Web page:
December 23, 2015
On December 18, 2015 President Obama signed into law a nearly $2 trillion budget deal on government funding
and taxes through an omnibus bill. This bill provides funding to the federal government through September 30,
2016. In addition to funding the federal government, the bill includes a number of provisions that will impact
employer-sponsored health coverage, including key provisions that delays implementation of the Cadillac Tax
for an additional two years and temporarily eliminates the Health Insurer Fee.
The two key components of this bill affecting employers who offer employer sponsored health coverage are as follows:
A two-year delay of the Cadillac Tax for high-cost employer sponsored health care.
The Cadillac Tax is a non-deductible 40% excise tax, included as part of the Affordable Care Act (“ACA”) that applies to the
cost of employer-sponsored health coverage that exceeds the prescribed thresholds of $10,200 for self-only coverage and
$27,500 for other than self-only coverage. These thresholds were first established in 2010 and were slated for
implementation in 2018.
Under this newly signed bill, the tax which was previously to be effective on January 1, 2018, is postponed until January 1,
2020. In addition to the delay of the tax, any amounts paid by employers under this tax will now become tax deductible. This
will likely reduce the cost burden on any employers having to paying the tax. This is ultimately of perhaps greater importance
than the delay given the likelihood that over time, more and more employers will become subject to the tax.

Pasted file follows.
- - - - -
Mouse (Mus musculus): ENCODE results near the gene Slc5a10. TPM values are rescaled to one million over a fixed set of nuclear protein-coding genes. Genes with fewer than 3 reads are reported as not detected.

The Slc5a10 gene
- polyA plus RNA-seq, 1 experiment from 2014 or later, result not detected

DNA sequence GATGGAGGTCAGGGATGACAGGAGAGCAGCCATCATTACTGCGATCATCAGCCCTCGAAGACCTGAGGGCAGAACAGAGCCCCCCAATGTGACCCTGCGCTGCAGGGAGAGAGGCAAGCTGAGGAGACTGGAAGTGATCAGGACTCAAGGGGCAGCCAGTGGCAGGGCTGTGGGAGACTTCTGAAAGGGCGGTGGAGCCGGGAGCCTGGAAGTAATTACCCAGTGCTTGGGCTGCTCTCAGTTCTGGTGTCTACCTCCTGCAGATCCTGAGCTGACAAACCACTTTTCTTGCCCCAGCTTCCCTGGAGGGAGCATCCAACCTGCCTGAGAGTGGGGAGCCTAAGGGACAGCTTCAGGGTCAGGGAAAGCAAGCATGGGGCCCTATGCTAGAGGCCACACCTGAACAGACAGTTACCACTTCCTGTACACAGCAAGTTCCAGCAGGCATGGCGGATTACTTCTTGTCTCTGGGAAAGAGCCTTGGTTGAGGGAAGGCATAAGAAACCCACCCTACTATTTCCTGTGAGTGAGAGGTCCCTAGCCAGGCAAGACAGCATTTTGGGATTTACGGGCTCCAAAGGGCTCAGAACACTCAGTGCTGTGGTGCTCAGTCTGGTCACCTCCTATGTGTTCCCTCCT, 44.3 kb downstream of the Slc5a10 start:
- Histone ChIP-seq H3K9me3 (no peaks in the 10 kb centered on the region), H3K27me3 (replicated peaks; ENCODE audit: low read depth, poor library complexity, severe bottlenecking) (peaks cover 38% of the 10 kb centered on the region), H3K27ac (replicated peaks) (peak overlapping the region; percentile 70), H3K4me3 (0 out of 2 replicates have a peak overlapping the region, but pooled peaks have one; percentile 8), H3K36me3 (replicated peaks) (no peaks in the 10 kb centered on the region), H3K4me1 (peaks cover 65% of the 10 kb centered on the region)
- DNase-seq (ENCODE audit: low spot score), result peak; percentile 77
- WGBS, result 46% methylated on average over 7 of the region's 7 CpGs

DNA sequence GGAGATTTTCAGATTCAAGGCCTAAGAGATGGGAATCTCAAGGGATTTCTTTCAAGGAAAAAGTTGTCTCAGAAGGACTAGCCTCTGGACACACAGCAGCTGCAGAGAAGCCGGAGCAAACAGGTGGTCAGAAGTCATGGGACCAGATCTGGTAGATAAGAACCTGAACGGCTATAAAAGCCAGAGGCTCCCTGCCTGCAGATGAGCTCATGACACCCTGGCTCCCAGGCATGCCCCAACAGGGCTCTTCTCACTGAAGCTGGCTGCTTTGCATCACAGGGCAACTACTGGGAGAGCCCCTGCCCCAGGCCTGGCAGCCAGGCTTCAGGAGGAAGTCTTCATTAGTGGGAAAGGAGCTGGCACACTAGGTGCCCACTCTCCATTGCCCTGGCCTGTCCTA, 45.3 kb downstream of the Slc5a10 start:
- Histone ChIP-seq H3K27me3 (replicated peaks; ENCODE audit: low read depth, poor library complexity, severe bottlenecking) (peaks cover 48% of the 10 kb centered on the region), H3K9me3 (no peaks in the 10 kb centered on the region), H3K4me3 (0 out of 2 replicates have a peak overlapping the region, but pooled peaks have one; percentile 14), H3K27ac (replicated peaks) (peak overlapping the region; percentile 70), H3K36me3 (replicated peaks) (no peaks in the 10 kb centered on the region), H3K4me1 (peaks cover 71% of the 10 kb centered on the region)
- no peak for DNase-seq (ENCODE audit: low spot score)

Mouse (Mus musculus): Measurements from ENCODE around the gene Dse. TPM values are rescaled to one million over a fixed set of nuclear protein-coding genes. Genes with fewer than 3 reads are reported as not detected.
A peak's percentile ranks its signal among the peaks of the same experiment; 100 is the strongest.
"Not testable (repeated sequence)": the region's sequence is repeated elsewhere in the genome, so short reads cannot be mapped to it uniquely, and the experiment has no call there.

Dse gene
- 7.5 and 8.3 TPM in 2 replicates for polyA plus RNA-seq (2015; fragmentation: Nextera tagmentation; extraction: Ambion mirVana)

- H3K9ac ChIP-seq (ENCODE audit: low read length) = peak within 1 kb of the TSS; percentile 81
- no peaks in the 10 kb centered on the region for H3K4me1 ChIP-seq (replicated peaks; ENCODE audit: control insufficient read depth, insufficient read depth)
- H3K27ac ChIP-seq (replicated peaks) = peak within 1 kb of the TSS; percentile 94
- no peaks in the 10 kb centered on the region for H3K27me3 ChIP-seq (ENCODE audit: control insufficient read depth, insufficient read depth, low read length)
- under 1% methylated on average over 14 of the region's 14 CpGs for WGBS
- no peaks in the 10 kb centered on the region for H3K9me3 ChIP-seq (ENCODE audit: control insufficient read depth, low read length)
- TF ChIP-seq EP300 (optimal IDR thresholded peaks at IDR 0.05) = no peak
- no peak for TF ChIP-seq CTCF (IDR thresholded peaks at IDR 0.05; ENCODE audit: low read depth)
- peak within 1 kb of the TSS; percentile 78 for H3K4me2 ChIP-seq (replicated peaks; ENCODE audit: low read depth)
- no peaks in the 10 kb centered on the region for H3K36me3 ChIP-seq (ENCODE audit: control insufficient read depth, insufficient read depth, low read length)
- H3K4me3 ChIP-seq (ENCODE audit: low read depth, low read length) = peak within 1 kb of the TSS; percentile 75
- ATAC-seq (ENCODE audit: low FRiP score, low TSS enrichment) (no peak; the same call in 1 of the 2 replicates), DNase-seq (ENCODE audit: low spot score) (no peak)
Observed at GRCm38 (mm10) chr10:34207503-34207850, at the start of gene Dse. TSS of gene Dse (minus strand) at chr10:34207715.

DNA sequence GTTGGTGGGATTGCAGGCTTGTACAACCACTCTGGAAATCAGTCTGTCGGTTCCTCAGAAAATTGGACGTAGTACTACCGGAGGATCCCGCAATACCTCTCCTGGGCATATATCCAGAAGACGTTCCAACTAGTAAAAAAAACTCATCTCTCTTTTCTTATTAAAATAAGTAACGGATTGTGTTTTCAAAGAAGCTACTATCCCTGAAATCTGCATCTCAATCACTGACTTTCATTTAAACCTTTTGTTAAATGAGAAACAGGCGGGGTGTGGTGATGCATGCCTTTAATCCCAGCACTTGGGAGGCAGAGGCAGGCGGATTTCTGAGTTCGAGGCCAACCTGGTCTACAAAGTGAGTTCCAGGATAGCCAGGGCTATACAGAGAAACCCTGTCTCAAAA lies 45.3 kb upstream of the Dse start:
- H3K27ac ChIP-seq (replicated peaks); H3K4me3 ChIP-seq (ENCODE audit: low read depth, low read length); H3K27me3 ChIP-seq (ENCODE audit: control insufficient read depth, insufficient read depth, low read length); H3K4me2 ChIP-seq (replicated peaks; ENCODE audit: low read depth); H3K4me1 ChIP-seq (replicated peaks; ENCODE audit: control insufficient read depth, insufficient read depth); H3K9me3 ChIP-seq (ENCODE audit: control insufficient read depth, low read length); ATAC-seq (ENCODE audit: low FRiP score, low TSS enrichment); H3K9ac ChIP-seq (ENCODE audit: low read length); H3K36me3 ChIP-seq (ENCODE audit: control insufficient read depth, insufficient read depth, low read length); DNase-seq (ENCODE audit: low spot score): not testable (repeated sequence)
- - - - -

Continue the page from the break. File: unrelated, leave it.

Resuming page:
Finally, the omnibus bill requires the commission of a study by the Comptroller General of the United States, in consultation
with the National Association of Insurance Commissioners, to determine (a) the suitability of the use of the premium cost of
the Blue Cross/ Blue Shield standard benefit option under the Federal Employees Health Benefits Plan as a benchmark for the
age and gender adjustment of the applicable dollar limit with respect to the excise tax on high cost employer-sponsored
health coverage, and (2) recommendations regarding any more suitable benchmarks for such age and gender adjustment.
Depending on the outcome of this study, this could potentially lead to further adjustments to the Cadillac Tax thresholds.
Eliminating the Health Insurer Fee for 2017.
The health insurer fee, which began in 2014, is a fee charged to health insurance carriers based on the insurance premiums
they collect. The annual fee from all carriers was $8.0 billion in 2014 and $11.3 billion in 2015 and 2016. The scheduled fee of
$13.9 billion for 2017 has been eliminated by this omnibus bill.
However it is important to keep in mind that, although this was eliminated for 2017, this fee has not been completely
abolished and unless additional action is taken, the fee will be go back into effect in 2018. Since this fee is charged to health
insurance carriers rather than employers, it hasn’t received as much attention as the Cadillac Tax. The carriers paying this fee
though regularly pass along these costs to employers, and ultimately employees in the form of higher premiums. This
elimination for 2017 may potentially result in lower premiums for some; however this would up to individual carriers to pass
along these cost savings. Finally, because this was not permanently abolished, as it currently stands, any potential costs
savings are likely only temporary.
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